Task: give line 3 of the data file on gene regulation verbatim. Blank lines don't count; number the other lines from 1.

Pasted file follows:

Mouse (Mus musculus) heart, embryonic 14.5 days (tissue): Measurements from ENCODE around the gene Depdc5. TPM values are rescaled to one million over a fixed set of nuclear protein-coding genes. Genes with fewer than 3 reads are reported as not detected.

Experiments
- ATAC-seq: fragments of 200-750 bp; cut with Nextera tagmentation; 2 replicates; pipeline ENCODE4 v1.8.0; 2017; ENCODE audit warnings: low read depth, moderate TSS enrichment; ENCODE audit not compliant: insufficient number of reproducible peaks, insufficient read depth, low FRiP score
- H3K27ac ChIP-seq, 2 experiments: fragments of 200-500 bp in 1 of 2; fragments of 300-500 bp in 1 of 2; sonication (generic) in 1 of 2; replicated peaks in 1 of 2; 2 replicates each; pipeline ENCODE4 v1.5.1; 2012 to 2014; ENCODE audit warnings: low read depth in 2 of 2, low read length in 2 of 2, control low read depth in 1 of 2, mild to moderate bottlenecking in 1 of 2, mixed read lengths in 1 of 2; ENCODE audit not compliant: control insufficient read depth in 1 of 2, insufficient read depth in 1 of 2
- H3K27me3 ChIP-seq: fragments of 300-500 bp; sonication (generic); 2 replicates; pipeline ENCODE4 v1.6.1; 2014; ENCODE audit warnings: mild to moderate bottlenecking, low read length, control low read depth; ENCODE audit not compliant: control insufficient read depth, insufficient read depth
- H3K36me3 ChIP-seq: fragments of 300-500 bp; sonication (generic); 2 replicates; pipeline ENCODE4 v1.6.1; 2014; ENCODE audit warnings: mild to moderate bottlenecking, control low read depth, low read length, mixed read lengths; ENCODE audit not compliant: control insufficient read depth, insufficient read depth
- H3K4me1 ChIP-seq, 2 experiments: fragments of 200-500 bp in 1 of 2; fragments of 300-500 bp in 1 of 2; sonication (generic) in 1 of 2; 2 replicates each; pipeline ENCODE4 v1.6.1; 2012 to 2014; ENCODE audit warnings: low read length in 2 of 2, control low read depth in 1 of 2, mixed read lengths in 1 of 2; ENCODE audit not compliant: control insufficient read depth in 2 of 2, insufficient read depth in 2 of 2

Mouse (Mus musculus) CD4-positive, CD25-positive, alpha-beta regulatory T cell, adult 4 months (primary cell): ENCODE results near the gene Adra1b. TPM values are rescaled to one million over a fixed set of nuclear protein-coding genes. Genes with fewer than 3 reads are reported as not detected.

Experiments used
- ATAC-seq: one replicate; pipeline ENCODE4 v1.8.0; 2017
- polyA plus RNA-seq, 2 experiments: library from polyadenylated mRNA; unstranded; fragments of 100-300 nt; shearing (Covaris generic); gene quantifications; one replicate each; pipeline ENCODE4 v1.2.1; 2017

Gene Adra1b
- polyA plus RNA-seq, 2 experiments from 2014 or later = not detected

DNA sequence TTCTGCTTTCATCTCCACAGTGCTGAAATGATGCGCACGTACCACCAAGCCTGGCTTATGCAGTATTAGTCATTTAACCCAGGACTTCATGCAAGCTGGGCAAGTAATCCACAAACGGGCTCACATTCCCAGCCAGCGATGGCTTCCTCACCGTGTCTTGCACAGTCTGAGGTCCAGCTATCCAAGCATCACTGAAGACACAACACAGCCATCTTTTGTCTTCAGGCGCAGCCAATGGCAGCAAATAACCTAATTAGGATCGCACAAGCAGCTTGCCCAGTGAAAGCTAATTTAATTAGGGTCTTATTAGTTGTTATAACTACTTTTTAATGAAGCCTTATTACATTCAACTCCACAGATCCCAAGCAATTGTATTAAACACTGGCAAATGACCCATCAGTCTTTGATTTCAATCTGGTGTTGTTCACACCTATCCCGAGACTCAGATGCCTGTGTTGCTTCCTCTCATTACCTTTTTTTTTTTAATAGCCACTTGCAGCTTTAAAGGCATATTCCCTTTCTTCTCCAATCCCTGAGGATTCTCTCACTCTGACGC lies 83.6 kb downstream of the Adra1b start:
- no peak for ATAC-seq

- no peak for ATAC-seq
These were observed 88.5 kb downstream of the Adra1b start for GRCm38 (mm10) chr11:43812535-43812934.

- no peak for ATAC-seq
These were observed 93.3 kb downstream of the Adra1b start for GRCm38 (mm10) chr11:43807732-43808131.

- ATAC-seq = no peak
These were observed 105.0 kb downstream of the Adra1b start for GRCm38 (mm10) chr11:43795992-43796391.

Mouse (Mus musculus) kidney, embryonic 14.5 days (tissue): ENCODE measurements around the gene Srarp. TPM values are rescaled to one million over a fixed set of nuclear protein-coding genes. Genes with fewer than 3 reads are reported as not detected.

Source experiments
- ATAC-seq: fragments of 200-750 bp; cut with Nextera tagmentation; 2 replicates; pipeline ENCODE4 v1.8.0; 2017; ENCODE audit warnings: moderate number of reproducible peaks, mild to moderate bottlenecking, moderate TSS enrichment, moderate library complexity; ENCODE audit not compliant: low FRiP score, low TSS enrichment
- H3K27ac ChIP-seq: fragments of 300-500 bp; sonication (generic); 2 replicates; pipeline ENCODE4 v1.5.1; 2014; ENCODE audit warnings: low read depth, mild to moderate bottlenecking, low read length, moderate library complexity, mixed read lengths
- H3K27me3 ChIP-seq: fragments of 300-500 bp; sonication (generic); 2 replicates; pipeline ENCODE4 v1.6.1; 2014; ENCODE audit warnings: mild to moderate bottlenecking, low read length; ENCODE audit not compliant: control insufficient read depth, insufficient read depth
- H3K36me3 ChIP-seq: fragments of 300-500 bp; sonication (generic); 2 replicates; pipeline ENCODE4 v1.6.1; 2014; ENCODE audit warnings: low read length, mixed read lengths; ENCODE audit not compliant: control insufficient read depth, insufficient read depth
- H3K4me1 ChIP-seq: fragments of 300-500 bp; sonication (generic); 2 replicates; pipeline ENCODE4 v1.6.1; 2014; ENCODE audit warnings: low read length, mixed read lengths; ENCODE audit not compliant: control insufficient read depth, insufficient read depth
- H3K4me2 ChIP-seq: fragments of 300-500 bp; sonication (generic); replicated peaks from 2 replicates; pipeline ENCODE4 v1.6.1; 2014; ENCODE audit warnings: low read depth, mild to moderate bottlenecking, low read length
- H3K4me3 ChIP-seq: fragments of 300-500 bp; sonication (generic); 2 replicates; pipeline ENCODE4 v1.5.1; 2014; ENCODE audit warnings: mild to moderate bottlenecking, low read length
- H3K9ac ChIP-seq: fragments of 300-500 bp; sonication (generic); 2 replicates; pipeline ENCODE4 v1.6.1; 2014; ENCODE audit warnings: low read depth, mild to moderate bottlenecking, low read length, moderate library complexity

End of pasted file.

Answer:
- ATAC-seq: fragments of 200-750 bp; cut with Nextera tagmentation; 2 replicates; pipeline ENCODE4 v1.8.0; 2017; ENCODE audit warnings: low read depth, moderate TSS enrichment; ENCODE audit not compliant: insufficient number of reproducible peaks, insufficient read depth, low FRiP score